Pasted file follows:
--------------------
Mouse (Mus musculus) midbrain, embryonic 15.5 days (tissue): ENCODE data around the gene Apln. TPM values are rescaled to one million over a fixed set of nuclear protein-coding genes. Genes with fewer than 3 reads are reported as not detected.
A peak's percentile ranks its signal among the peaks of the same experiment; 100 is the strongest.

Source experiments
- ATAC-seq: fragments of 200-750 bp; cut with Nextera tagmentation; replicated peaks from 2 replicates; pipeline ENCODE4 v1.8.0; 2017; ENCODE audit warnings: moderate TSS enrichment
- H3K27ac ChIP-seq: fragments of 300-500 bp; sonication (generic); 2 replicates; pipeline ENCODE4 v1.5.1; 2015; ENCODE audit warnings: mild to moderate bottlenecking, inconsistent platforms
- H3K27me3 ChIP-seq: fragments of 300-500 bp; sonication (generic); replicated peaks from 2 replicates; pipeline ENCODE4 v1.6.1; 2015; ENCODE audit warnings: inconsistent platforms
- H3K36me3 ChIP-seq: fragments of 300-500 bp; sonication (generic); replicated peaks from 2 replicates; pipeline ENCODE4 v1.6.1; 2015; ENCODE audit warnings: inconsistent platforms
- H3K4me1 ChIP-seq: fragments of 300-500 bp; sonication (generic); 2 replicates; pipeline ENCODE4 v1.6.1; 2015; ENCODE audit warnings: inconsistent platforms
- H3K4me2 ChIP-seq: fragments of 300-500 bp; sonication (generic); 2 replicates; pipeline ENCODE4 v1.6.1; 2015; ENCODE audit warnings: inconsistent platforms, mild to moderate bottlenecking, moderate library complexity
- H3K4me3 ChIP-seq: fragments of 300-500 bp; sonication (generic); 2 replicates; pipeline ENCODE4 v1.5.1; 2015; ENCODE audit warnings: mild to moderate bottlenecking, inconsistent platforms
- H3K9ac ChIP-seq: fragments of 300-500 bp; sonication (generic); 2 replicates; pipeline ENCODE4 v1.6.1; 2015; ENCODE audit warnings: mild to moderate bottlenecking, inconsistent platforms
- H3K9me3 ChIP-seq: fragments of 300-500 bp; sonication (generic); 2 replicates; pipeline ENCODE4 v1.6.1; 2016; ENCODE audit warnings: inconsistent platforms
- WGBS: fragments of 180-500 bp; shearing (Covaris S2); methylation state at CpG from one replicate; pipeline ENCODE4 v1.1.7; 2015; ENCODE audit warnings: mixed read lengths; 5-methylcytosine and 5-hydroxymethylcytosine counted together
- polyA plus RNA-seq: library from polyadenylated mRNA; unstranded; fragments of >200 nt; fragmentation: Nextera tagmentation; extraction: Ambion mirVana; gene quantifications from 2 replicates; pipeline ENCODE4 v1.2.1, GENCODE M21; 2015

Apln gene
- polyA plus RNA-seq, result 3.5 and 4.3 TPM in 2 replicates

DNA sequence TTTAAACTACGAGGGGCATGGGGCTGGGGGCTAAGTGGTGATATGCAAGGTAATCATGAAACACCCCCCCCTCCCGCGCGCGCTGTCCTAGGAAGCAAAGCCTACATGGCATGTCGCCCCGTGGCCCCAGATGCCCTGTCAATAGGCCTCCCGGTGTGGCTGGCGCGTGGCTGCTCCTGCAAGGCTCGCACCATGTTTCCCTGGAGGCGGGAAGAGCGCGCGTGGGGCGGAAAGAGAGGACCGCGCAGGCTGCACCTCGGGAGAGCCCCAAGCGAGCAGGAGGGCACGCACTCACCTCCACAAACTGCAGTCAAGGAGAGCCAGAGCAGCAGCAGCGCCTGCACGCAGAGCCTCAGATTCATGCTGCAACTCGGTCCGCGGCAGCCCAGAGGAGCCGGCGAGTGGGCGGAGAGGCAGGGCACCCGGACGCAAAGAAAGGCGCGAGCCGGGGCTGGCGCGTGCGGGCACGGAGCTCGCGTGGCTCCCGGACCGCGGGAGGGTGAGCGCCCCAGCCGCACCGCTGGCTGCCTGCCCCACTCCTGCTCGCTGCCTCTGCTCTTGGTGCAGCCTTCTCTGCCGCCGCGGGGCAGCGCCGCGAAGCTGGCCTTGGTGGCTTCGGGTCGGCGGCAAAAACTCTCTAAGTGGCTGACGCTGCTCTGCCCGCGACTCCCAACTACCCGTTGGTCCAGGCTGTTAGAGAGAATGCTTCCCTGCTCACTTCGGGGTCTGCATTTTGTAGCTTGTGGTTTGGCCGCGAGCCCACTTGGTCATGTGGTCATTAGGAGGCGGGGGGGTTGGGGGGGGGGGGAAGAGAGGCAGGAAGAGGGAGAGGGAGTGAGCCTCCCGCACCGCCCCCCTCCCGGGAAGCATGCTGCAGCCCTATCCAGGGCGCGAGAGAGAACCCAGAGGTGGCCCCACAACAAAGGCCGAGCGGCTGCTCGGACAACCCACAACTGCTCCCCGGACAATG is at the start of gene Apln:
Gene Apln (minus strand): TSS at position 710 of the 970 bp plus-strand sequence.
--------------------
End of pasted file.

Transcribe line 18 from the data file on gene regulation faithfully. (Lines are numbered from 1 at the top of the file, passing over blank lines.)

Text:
Gene Apln (minus strand): TSS at position 710 of the 970 bp plus-strand sequence.